Advisory Committee members seemed confused when voting on the topics. When Sean Lynn-Jones first counted votes on a motion to approve Article 16, he found 9 in favor and 9 opposed, but some committee members said they did not understand what was proposed. After more explanation, a recount found 9 in favor, 10 opposed and 2 abstaining–putting the committee on record as narrowly opposing Article 16.

– Beacon staff, Brookline, MA, October 21, 2015


Warrant for November 17, 2015, special town meeting, Town of Brookline, MA, September 8, 2015

Article explanations for November 17, 2015, special town meeting, Town of Brookline, MA, September 8, 2015

Michael Jonas, Chester abandons PARCC, Commonwealth Magazine, October 20, 2015

Andy Hargreaves, Mary Bridget Burns and Shanee Wangia, The success of schools in Massachusetts cannot be explained by testing, Diane Ravitch on Education, June 18, 2015

An act relative to a moratorium on high stakes testing and PARCC, H. 340, Massachusetts General Court, 2015

David A. Goslin: The Search for Ability, Russell Sage Foundation, 1963

Craig Bolon: School-based standard testing, Educational Policy Analysis Archives 8(23), 2000

Craig Bolon: Significance of test-based ratings for metropolitan Boston schools, Educational Policy Analysis Archives 9(42), 2001

Lisa Guisbond, Testing reform victories, the first wave, National Center for Fair and Open Testing, 2014

Forum: regimented testing in Brookline public schools, Brookline Beacon, October 27, 2014

Craig Bolon, Dr. Lupini moves to Brookline, Brookline Beacon, June 21, 2014

School Committee: Driscoll plans, policies, technology and testing, Brookline Beacon, May 27, 2014

School Committee: celebrations, programs, policies and test scores, Brookline Beacon, May 12, 2014

2 thoughts on “Education news: Advisory thinks, Chester blinks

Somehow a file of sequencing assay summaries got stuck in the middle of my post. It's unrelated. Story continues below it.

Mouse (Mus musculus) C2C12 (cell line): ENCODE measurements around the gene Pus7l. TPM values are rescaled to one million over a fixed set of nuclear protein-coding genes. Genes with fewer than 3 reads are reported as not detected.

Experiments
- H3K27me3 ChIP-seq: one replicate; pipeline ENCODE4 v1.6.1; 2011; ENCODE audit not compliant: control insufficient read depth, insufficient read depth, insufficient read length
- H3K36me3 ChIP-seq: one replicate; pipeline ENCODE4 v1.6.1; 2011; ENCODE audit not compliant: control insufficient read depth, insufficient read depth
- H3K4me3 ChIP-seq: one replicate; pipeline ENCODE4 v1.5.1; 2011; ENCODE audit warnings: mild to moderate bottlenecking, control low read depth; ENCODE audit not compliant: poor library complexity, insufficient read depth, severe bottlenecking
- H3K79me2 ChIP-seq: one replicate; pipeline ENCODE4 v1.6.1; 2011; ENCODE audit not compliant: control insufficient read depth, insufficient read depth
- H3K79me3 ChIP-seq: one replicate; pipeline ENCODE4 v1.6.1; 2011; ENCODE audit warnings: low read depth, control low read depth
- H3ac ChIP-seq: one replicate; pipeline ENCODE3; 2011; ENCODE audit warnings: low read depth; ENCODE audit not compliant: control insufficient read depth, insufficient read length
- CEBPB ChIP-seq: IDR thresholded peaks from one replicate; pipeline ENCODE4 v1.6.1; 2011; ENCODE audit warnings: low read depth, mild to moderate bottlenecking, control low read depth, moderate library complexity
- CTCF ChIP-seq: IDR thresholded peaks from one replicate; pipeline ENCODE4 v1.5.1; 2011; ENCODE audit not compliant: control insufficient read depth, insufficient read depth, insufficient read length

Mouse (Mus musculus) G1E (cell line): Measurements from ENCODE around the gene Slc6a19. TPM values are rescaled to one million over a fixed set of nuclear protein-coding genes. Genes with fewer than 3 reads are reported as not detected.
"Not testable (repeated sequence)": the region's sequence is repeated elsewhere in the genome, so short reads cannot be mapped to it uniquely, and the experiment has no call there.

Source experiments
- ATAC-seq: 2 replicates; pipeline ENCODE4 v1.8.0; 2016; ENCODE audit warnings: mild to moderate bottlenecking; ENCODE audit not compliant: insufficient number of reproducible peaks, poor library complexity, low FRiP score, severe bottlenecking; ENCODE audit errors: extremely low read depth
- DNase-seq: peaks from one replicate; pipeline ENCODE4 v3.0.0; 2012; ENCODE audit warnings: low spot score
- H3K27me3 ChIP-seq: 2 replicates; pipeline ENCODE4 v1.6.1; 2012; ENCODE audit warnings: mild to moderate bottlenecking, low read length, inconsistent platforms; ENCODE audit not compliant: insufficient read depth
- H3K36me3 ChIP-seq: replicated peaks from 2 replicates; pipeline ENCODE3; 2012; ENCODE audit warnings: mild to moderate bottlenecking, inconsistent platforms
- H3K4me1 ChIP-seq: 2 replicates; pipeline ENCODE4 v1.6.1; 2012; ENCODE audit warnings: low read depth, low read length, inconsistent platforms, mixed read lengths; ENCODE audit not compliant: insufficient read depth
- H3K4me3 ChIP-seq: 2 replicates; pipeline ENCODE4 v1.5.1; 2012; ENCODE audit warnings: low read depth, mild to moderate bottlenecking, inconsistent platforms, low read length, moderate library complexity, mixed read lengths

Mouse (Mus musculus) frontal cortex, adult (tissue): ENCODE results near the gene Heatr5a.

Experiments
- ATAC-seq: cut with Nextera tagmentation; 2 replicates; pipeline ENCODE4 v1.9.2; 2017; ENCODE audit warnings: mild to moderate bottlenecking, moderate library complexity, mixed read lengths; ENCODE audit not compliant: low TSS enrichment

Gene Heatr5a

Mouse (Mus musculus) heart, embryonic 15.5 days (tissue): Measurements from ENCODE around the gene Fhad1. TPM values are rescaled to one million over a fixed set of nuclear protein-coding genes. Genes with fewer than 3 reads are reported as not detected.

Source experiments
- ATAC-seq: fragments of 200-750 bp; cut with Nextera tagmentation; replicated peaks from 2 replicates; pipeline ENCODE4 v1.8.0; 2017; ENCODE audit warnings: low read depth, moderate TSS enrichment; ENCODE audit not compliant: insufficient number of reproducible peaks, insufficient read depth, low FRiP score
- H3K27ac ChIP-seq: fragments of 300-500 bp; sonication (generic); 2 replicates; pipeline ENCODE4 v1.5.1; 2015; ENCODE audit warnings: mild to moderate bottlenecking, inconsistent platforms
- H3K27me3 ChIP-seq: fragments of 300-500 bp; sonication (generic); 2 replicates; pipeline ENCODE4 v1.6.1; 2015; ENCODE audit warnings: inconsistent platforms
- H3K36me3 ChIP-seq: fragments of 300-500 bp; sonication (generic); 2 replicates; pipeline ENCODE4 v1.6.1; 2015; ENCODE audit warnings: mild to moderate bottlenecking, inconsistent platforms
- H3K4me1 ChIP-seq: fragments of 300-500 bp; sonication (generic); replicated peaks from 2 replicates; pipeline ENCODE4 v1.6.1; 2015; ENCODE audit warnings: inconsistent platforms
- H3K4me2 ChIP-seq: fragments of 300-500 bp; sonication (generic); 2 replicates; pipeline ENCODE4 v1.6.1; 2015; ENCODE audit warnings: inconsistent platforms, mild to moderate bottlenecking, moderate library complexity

1. Perry Stoll

    The graph you take from the report showing the correlation between income and test results looks stunningly significant. However, it is a case of using a truncated graph leading to a misleading conclusion on the impact of the effect. See https://en.wikipedia.org/wiki/Misleading_graph#Truncated_graph

    That is, because the y-axis does not start at 0, the slope we see is much more dramatic visually then the actual effect is if the graph were property shown relative to a zero y-axis. I’m not suggesting you created the graph, but you are including it here by reference. The original creators of that graph are at fault here.

    Regards,

    Perry

    Editor’s note –

    A clever but wrong observation. MCAS scaled scores are offset to begin at 200. The Beacon editor is author of the publication (EPAA, 2001).

  2. Jonathan Abbett

    “MCAS scaled scores are offset to begin at 200.” Could you say a few more words about what the score means? i.e. what constitutes passing/failing… proficient/nonproficient? Thank you kindly.

    Editor’s note –
    Scaled scores are numerical test results. See the 2001 EPAA journal article for more information.

Leave a Reply

Your email address will not be published. Required fields are marked *

You may use these HTML tags and attributes: <a href="" title=""> <abbr title=""> <acronym title=""> <b> <blockquote cite=""> <cite> <code> <del datetime=""> <em> <i> <q cite=""> <strike> <strong>